How many have voted? 13,568 people have early voted or absentee voted in the Aug. 16 primary, as of yesterday’s Division of Elections report. There were 23,900+ absentee ballots mailed to voters who requested them, and a substantially higher number of those went to Republican voters.
A fundraising metric: As of last week, Republican Senate candidate Kelly Tshibaka had raised over $3.4 million, which is more than any other Republican challenger has ever raised against Murkowski. Joe Miller raised $3.36 million in 2010. That said, Murkowski has still raised a mountain of cash and is spending it. Murkowski raised $7.48 million and has over $5 million cash on hand, and there is a lot more money coming from an independent expenditure group and from Senate Minority Leader Mitch McConnell.
Other fundraising metrics: From Open Secrets, a couple of charts on the fundraising in the Begich-Peltola-Palin congressional race as of Aug. 4:
Dunleavy dominates in governor’s race: In the latest fundraising report from Alaska Public Offices Commission, Gov. Mike Dunleavy’s campaign had raised $213,000, more than double that of challengers Bill Walker and Les Gara combined.
Walker had raised $59,000 and Gara brought in $52,000 for the quarter. Walker has $591,000 cash on hand, while Dunleavy has $864,000 cash on hand.
Walker world: Bill Walker is in Sitka for a fundraiser on Thursday. He is locking up the Sitka vote, as this is his third trip there in the past few months.
Les Gara land: The City of Dillingham has been a gracious host to Gara for governor that it even (probably) illegally posted his campaign event on the city’s event calendar, as shown above. Gara and his crew will be sign waving at Old Seward and Northern Lights Blvd. in Anchorage on Aug. 15.
Mary Peltola: The final-week strategy for congressional candidate Mary Peltola seems to be to keep her mouth shut so no one knows how liberal she really is. She may be trying to run on her “nice” reputation at this point. Even Sarah Palin, running as a Republican, compliments “nice” Peltola, the Democrat. But the Alaska Republican Party has been putting out multiple mailers tying to her to Biden and Democrats and telling voters not to rank Peltola at all in the special general election. As time runs short, Peltola has not put out a Facebook post for three days, after her performance in Kenai in which she said there is no hope for drilling in ANWR. In the past she has said she supports Critical Race Theory being taught in schools, so maybe her campaign is using silence as a strategy.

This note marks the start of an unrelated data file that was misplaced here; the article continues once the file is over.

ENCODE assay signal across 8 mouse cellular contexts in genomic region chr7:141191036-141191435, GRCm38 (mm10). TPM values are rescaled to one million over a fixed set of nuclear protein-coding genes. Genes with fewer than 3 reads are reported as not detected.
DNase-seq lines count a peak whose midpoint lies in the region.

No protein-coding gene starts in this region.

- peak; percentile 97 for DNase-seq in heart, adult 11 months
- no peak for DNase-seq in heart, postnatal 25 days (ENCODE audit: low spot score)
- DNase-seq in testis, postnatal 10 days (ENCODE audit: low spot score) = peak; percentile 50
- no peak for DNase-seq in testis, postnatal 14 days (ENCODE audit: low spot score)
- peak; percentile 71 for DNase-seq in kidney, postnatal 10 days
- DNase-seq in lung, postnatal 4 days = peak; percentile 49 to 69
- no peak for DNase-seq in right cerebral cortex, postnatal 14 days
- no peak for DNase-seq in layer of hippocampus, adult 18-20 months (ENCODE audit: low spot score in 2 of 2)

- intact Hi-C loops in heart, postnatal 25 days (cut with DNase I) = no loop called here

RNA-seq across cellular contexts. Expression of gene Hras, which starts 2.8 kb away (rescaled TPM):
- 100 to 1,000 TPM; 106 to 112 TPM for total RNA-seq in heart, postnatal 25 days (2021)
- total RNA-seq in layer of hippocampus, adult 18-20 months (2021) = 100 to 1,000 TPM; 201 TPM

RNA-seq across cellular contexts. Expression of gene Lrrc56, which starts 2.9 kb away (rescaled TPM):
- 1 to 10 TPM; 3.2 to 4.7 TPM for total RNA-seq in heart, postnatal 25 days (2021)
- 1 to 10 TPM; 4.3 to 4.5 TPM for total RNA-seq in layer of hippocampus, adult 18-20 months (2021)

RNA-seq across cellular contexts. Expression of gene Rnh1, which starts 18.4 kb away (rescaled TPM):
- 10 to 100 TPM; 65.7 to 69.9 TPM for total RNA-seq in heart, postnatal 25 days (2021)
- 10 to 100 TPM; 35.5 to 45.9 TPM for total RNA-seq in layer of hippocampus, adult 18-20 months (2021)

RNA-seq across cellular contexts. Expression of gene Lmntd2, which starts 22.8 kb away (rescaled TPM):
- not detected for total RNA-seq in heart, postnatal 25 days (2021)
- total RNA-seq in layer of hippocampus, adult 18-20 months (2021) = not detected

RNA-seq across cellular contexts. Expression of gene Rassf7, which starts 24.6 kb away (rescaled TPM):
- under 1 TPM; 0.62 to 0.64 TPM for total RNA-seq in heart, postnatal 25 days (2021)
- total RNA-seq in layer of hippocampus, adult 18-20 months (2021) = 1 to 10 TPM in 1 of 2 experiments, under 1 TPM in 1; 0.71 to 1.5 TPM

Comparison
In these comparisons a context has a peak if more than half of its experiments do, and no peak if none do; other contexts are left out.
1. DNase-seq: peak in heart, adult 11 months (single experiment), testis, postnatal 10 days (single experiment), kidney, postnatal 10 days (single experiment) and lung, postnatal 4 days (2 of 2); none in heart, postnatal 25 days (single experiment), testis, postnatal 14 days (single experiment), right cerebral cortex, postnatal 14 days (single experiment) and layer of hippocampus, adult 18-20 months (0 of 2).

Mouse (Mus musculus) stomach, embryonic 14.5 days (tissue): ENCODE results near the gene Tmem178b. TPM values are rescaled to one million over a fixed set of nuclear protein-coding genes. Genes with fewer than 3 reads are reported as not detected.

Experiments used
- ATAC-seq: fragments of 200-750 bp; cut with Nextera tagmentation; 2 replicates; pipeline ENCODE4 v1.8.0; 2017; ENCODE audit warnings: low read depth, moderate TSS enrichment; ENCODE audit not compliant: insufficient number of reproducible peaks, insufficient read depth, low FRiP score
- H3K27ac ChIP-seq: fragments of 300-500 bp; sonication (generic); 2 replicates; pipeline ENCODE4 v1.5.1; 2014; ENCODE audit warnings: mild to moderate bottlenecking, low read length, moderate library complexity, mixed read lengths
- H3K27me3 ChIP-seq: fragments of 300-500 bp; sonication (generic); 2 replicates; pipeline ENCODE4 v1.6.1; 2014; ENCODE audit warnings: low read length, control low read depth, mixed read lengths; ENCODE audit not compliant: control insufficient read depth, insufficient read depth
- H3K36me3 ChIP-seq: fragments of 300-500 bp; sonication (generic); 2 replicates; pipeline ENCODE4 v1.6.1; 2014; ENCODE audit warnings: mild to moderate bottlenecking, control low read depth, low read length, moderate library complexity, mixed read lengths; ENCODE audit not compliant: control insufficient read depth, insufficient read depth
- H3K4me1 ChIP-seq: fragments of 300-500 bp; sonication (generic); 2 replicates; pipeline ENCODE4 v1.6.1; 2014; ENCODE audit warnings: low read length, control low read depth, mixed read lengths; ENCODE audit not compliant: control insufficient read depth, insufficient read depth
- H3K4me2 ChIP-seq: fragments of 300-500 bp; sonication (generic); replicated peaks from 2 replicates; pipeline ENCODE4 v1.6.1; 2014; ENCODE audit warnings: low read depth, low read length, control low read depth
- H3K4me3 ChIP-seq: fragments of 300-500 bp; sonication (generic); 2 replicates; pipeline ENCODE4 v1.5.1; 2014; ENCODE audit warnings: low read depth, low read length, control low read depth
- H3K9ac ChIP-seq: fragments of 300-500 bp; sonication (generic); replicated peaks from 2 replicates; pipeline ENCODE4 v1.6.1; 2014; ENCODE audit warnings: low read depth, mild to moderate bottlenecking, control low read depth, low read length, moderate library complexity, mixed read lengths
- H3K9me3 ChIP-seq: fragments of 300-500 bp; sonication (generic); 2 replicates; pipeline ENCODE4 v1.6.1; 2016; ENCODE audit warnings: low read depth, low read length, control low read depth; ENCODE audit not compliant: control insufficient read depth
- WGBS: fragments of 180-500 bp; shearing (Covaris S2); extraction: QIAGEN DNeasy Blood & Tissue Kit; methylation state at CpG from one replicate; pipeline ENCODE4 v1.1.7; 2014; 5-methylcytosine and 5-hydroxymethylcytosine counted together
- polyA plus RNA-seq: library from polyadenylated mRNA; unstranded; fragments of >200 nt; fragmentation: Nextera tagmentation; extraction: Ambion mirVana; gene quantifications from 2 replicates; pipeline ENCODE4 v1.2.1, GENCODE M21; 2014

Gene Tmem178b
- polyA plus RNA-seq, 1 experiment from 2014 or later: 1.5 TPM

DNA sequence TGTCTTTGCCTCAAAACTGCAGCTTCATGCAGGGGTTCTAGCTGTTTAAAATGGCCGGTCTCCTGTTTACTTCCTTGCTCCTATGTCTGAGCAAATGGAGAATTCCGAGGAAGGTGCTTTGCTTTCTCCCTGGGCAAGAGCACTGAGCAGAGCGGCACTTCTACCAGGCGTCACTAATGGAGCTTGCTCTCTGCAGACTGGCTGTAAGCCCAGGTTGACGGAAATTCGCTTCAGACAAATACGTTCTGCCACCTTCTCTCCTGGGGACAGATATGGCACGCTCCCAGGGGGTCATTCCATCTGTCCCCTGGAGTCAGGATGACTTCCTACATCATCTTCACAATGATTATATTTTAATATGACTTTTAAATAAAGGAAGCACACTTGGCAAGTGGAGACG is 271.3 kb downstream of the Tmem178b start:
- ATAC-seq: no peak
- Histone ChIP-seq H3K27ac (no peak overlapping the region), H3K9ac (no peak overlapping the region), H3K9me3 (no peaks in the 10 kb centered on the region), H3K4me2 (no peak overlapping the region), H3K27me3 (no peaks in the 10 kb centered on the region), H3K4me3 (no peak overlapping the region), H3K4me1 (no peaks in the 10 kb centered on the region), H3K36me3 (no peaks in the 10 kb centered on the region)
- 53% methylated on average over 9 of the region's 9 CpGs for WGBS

From the Federal Election Commission reports: Peltola has paid Ship Creek Group about $50,000 for campaign services. Ship Creek Group was founded and is run by the campaign manager for Walker-Mallott in 2018.
Endorsements: Former Rep. Jennifer Johnston, Republican, has endorsed Bill Walker for governor. Johnston lost to Rep. James Kaufman in 2020.
District 35 Fairbanks Republicans had an endorsement meeting with Sen. Click Bishop and his Republican challenger Elijah Verhagen on Wednesday, and Verhagen got the endorsement, while Sen. Bishop did not. Both of Verhagen’s districts now have endorsed him, as well as the Republican State Central Committee.
Cook Report says Palin is polarizing, Peltola has a path: “There’s no more confusing House race in the country than Alaska, where two Republicans with famous names — former Gov. Sarah Palin and software businessman Nick Begich III are vying against Democrat Mary Peltola in an August 16 special election under the state’s newly installed ranked-choice, instant-runoff voting rules. And by the way, a 22-way all-party primary for the full term is also playing out on the same ballot.
“In the first round of voting on June 11, Palin finished first in the top-four jungle primary with 27%, Begich came in second with 19%, independent candidate Al Gross came in third with 13% and Peltola advanced in fourth with 10%. But days later, Gross dropped out of the August 16 runoff, throwing his support to Peltola. A state judge subsequently ruled that the fifth-place finisher, Republican Tara Sweeney, was ineligible to advance to the runoff.”
“Both parties’ consultants agree Peltola is now on track to finish first in the initial ranked-choice vote. In the June primary, Democrats and Gross (who ran for Senate with Democrats’ support in 2020) combined for 30% to Republicans’ 58%, and post-Dobbs, Democrats’ vote share is likely to be higher. As long as Peltola takes at least 33% of first-choice votes, she’s mathematically guaranteed to advance to a final round against either Palin or Begich.”
In other words, Peltola only needs 33% of the first-choice votes to be the one to beat.
Cook goes on to say that Palin, one of the candidates for Congress for Alaska’s open seat, faces headwinds because she is so polarizing. Alaskans could get Peltola if they don’t rank Begich first.
“Peltola’s exceedingly narrow path in the instant runoff depends on Palin edging out Begich and plenty of Begich voters defecting to Peltola or leaving their second choice blank. After all, this is a state Trump carried by 10 points in 2020. But this is the first time in Alaska history voters have been asked to rank their choices, adding to the race’s unpredictability. It does help Republicans that the special coincides with regularly scheduled local primaries,” the report says.
“Bottom line: Alaska’s new election format handicaps the polarizing Palin, who has a high floor of support but a low ceiling. Begich might be the ever-so-slight frontrunner, but the vagaries of ranked-choice mean an upset can’t be ruled out.”
NRCC voting ad on YouTube: The National Republican Congressional Committee has put out an ad on social media encouraging people to rank either Nick Begich or Sarah Palin and to not rank Mary Peltola on the ranked choice ballot. It’s the same message Republican voters have been getting in the mail from the Alaska Republican Party lately: